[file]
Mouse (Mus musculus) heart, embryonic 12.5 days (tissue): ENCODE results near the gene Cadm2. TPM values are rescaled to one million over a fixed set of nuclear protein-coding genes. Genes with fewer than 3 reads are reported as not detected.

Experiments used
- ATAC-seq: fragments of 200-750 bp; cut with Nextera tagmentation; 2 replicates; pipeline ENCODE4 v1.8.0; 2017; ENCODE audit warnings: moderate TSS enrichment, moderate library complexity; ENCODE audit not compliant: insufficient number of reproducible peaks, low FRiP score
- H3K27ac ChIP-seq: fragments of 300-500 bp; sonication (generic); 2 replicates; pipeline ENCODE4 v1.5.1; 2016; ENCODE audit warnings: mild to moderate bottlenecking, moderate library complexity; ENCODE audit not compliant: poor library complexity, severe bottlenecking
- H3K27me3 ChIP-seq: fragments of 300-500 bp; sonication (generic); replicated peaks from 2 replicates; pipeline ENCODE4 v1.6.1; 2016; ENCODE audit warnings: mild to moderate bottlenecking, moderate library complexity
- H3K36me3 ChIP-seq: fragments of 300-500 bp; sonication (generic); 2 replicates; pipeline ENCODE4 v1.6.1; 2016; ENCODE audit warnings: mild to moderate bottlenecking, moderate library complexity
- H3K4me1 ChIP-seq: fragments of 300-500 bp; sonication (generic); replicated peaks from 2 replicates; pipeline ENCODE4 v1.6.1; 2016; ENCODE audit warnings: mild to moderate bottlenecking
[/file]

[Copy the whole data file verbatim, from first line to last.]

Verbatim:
Mouse (Mus musculus) heart, embryonic 12.5 days (tissue): ENCODE results near the gene Cadm2. TPM values are rescaled to one million over a fixed set of nuclear protein-coding genes. Genes with fewer than 3 reads are reported as not detected.

Experiments used
- ATAC-seq: fragments of 200-750 bp; cut with Nextera tagmentation; 2 replicates; pipeline ENCODE4 v1.8.0; 2017; ENCODE audit warnings: moderate TSS enrichment, moderate library complexity; ENCODE audit not compliant: insufficient number of reproducible peaks, low FRiP score
- H3K27ac ChIP-seq: fragments of 300-500 bp; sonication (generic); 2 replicates; pipeline ENCODE4 v1.5.1; 2016; ENCODE audit warnings: mild to moderate bottlenecking, moderate library complexity; ENCODE audit not compliant: poor library complexity, severe bottlenecking
- H3K27me3 ChIP-seq: fragments of 300-500 bp; sonication (generic); replicated peaks from 2 replicates; pipeline ENCODE4 v1.6.1; 2016; ENCODE audit warnings: mild to moderate bottlenecking, moderate library complexity
- H3K36me3 ChIP-seq: fragments of 300-500 bp; sonication (generic); 2 replicates; pipeline ENCODE4 v1.6.1; 2016; ENCODE audit warnings: mild to moderate bottlenecking, moderate library complexity
- H3K4me1 ChIP-seq: fragments of 300-500 bp; sonication (generic); replicated peaks from 2 replicates; pipeline ENCODE4 v1.6.1; 2016; ENCODE audit warnings: mild to moderate bottlenecking